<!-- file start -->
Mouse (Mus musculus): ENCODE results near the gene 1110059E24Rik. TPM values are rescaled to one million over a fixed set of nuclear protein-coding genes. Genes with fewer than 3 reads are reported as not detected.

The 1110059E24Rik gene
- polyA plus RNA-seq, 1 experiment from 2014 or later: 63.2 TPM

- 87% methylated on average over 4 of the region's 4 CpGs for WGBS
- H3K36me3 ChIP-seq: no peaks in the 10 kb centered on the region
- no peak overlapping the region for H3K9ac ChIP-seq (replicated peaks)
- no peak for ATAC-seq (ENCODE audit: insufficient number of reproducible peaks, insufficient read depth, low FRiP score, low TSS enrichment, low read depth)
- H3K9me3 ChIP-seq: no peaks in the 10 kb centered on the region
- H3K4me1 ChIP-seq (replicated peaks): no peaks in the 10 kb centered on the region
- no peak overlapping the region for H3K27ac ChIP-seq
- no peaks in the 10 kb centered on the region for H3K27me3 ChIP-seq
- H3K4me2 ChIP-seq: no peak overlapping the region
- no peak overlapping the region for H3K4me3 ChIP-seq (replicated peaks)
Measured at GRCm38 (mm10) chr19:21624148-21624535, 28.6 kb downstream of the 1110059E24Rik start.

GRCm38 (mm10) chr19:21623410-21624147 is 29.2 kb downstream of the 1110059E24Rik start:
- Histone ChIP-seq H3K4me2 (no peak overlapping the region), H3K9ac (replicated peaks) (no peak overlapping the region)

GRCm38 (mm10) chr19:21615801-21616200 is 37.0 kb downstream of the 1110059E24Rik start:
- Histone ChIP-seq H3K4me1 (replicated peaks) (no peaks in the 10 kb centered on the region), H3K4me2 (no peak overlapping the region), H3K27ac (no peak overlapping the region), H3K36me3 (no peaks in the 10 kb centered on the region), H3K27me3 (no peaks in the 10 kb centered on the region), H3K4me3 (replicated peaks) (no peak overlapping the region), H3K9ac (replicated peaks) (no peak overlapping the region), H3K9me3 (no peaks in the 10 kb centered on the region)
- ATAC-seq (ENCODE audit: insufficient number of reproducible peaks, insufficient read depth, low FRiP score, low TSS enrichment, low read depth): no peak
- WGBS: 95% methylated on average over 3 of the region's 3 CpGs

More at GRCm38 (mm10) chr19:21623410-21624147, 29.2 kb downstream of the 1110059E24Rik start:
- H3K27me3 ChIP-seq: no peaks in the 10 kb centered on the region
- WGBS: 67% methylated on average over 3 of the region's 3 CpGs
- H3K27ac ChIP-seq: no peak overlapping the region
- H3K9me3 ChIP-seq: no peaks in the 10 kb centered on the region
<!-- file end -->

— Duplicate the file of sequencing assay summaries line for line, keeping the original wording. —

Mouse (Mus musculus): ENCODE results near the gene 1110059E24Rik. TPM values are rescaled to one million over a fixed set of nuclear protein-coding genes. Genes with fewer than 3 reads are reported as not detected.

The 1110059E24Rik gene
- polyA plus RNA-seq, 1 experiment from 2014 or later: 63.2 TPM

- 87% methylated on average over 4 of the region's 4 CpGs for WGBS
- H3K36me3 ChIP-seq: no peaks in the 10 kb centered on the region
- no peak overlapping the region for H3K9ac ChIP-seq (replicated peaks)
- no peak for ATAC-seq (ENCODE audit: insufficient number of reproducible peaks, insufficient read depth, low FRiP score, low TSS enrichment, low read depth)
- H3K9me3 ChIP-seq: no peaks in the 10 kb centered on the region
- H3K4me1 ChIP-seq (replicated peaks): no peaks in the 10 kb centered on the region
- no peak overlapping the region for H3K27ac ChIP-seq
- no peaks in the 10 kb centered on the region for H3K27me3 ChIP-seq
- H3K4me2 ChIP-seq: no peak overlapping the region
- no peak overlapping the region for H3K4me3 ChIP-seq (replicated peaks)
Measured at GRCm38 (mm10) chr19:21624148-21624535, 28.6 kb downstream of the 1110059E24Rik start.

GRCm38 (mm10) chr19:21623410-21624147 is 29.2 kb downstream of the 1110059E24Rik start:
- Histone ChIP-seq H3K4me2 (no peak overlapping the region), H3K9ac (replicated peaks) (no peak overlapping the region)

GRCm38 (mm10) chr19:21615801-21616200 is 37.0 kb downstream of the 1110059E24Rik start:
- Histone ChIP-seq H3K4me1 (replicated peaks) (no peaks in the 10 kb centered on the region), H3K4me2 (no peak overlapping the region), H3K27ac (no peak overlapping the region), H3K36me3 (no peaks in the 10 kb centered on the region), H3K27me3 (no peaks in the 10 kb centered on the region), H3K4me3 (replicated peaks) (no peak overlapping the region), H3K9ac (replicated peaks) (no peak overlapping the region), H3K9me3 (no peaks in the 10 kb centered on the region)
- ATAC-seq (ENCODE audit: insufficient number of reproducible peaks, insufficient read depth, low FRiP score, low TSS enrichment, low read depth): no peak
- WGBS: 95% methylated on average over 3 of the region's 3 CpGs

More at GRCm38 (mm10) chr19:21623410-21624147, 29.2 kb downstream of the 1110059E24Rik start:
- H3K27me3 ChIP-seq: no peaks in the 10 kb centered on the region
- WGBS: 67% methylated on average over 3 of the region's 3 CpGs
- H3K27ac ChIP-seq: no peak overlapping the region
- H3K9me3 ChIP-seq: no peaks in the 10 kb centered on the region